Molecular biology research

The Institute of Natural and Mathematical Sciences at Auckland has a strong research focus in molecular biology. We utilise a number of approaches, including genetics, biochemistry and bioinformatics, to answer important questions in basic, biomedical and applied biological research areas. We have particular strengths in evolution, molecular microbiology, genomics, and computational biology. 


Inhibiting cancer growth

Massey University PhD student Kay Evans is working with molecular biologist Dr Evelyn Sattlegger to investigate potential ways to stem cancer cell growth. 


Areas of expertise

Biomedical sciences

Biomedical sciences

We investigate biological systems including humans, yeast, bacteria and pathogens, to understand how diseases develop and how to prevent and cure them. We are particularly interested in ageing, cancer, dementia, and bacterial pathogens. 

Molecular biosciences

Molecular biosciences

We study how proteins and RNAs execute their functions and communicate with each other to adjust their activity to cellular needs. We predominantly use microorganisms, and computer modelling to explore the structure and movement of biomolecules. 

Microbiology

Microbiology

We are studying microbial communities inhabiting soil, beneficial and pathogenic bacteria for plants and humans, dairy fermenting bacteria , yeast and other important microbes.

Cell biology

Cell biology

We use molecular, fluorescent, and flow cytometry techniques to explore cell biology, including cell shape, protein behaviour, and DNA segregation.

Genetics

Genetics

We apply a range of genetic analyses to understand how cells and organisms function. Our research encompasses both experimental wetlab and computational approaches. We have a strong emphasis on high-throughput systems and technologies.

Yeast biology

Yeast biology

We have a large number of yeast researchers and state-of-the-art research facilities. Our research includes metabolism, ageing, genetics and signal transduction. We exploit the unique advantages of yeast as an experimental evolution system and a model system for human diseases.


Research projects 

Examples of projects in the area of molecular biology.

The health and wellbeing of plants, animals and humans is to a large extent determined by the microbes with which they co-exist. We are using molecular biology to elucidate the mechanisms of bacterial colonization on the surfaces of plants and human tissues.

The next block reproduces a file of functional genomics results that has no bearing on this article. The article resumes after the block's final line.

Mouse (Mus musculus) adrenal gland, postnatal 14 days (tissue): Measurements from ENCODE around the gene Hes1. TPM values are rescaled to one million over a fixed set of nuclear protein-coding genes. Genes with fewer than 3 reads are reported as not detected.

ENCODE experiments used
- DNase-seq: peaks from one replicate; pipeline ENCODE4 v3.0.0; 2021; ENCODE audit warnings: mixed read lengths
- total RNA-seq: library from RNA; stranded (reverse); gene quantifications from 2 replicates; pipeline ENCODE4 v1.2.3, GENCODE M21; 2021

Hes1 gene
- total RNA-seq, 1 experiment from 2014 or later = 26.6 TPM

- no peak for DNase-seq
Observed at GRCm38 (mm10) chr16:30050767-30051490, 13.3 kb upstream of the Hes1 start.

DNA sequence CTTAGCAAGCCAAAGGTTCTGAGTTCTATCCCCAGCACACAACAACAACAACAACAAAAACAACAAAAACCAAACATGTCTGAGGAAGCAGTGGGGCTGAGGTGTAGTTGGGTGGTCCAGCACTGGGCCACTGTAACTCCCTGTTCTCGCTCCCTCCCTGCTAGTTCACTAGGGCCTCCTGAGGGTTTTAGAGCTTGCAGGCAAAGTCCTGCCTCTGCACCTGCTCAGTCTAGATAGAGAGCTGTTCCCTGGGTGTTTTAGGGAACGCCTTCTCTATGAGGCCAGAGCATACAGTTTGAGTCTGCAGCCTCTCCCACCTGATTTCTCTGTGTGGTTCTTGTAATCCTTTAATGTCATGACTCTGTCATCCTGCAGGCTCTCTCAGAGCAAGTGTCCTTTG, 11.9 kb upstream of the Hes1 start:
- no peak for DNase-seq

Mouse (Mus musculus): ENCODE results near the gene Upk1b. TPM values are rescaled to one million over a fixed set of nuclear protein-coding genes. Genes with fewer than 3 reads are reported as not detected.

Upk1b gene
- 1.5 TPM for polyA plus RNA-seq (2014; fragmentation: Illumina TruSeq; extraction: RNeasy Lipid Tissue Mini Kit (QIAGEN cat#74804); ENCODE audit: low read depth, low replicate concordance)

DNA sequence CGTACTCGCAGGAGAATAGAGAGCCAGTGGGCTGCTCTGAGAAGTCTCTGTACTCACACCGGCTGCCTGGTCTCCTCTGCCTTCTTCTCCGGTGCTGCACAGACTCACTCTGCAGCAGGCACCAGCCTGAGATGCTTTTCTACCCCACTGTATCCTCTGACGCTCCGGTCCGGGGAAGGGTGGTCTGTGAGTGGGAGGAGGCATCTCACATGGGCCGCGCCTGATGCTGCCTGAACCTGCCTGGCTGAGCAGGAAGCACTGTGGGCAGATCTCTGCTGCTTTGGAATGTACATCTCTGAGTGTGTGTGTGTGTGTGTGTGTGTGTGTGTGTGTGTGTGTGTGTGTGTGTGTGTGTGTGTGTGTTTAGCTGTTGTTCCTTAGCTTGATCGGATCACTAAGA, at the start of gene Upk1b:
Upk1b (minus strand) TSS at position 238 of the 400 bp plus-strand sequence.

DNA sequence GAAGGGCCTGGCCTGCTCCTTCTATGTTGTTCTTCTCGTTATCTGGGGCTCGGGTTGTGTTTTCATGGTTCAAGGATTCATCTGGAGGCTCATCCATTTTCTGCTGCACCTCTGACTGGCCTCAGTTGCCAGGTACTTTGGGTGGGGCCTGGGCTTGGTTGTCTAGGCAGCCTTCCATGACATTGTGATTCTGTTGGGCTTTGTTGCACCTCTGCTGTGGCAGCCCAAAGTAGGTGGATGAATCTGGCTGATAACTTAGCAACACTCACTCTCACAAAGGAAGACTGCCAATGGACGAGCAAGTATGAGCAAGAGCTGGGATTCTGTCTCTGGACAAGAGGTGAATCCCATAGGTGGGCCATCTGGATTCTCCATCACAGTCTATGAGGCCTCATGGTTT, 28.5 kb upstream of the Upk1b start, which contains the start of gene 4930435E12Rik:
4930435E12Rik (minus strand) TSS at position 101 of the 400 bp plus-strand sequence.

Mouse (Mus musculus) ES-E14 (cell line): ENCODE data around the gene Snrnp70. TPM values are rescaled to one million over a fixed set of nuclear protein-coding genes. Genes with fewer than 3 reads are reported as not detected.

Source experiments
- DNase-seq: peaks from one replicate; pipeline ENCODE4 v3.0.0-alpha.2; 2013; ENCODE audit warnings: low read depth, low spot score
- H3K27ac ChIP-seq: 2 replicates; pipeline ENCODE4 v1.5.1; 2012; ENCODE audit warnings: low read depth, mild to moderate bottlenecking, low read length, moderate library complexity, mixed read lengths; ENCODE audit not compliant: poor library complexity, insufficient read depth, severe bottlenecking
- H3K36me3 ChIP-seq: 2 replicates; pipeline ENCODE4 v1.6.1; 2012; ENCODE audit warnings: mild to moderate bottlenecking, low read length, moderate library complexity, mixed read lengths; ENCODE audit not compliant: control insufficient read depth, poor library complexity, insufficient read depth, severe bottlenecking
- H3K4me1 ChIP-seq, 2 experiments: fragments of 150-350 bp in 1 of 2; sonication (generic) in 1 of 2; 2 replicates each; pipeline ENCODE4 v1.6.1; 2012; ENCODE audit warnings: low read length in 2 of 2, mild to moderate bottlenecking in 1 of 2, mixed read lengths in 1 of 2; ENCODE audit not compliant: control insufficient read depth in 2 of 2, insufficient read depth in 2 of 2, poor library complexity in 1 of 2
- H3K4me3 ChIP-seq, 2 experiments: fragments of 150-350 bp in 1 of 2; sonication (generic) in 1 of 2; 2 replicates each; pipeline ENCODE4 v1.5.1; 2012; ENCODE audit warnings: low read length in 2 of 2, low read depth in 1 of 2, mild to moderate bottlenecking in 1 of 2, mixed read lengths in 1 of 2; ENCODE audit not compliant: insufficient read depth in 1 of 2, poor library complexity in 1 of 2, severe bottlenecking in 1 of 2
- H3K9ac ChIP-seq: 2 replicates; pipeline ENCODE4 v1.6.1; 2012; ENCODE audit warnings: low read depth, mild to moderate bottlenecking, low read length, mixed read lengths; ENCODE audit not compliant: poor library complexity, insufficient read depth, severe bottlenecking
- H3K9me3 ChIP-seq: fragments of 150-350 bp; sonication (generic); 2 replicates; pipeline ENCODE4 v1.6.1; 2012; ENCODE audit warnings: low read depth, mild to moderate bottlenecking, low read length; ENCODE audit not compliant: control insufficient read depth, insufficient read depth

Bacteriophages (phages for short) are the most numerous entity on the planet. Our scientists are discovering, characterising and sequencing these entities in order to learn more about the role they play in the microbial world and their diversity. 

KEY CONTACT

  • Associate Professor Evelyn Sattlegger

    Associate Professor Evelyn Sattlegger

    Associate Professor - Institute of Natural and Mathematical Sciences

    Email:

Our people working in this area

  • Associate Professor Jane Allison

    Associate Professor Jane Allison

    Senior Lecturer - Institute of Natural and Mathematical Sciences

    Email:

  • Dr Nikki Freed

    Dr Nikki Freed

    Lecturer in Genetics - Institute of Natural and Mathematical Sciences

    Email:

  • Dr Heather Hendrickson

    Dr Heather Hendrickson

    Senior Lecturer - Institute of Natural and Mathematical Sciences

    Email:

  • Prof Thomas Pfeiffer

    Prof Thomas Pfeiffer

    Professor in Computational Biology/Biochemistry - New Zealand Institute for Advanced Study

    Email:

  • Associate Professor Evelyn Sattlegger

    Associate Professor Evelyn Sattlegger

    Associate Professor - Institute of Natural and Mathematical Sciences

    Email:

  • Dr Sebastian Schmeier

    Dr Sebastian Schmeier

    Senior Lecturer in Bioinformatics/Genomics - Institute of Natural and Mathematical Sciences

    Email:

  • Dr Olin Silander

    Dr Olin Silander

    Senior Lecturer in Genetics - Institute of Natural and Mathematical Sciences

    Email:

  • Dr Xue-Xian Zhang

    Dr Xue-Xian Zhang

    Senior Lecturer - Institute of Natural and Mathematical Sciences

    Email:

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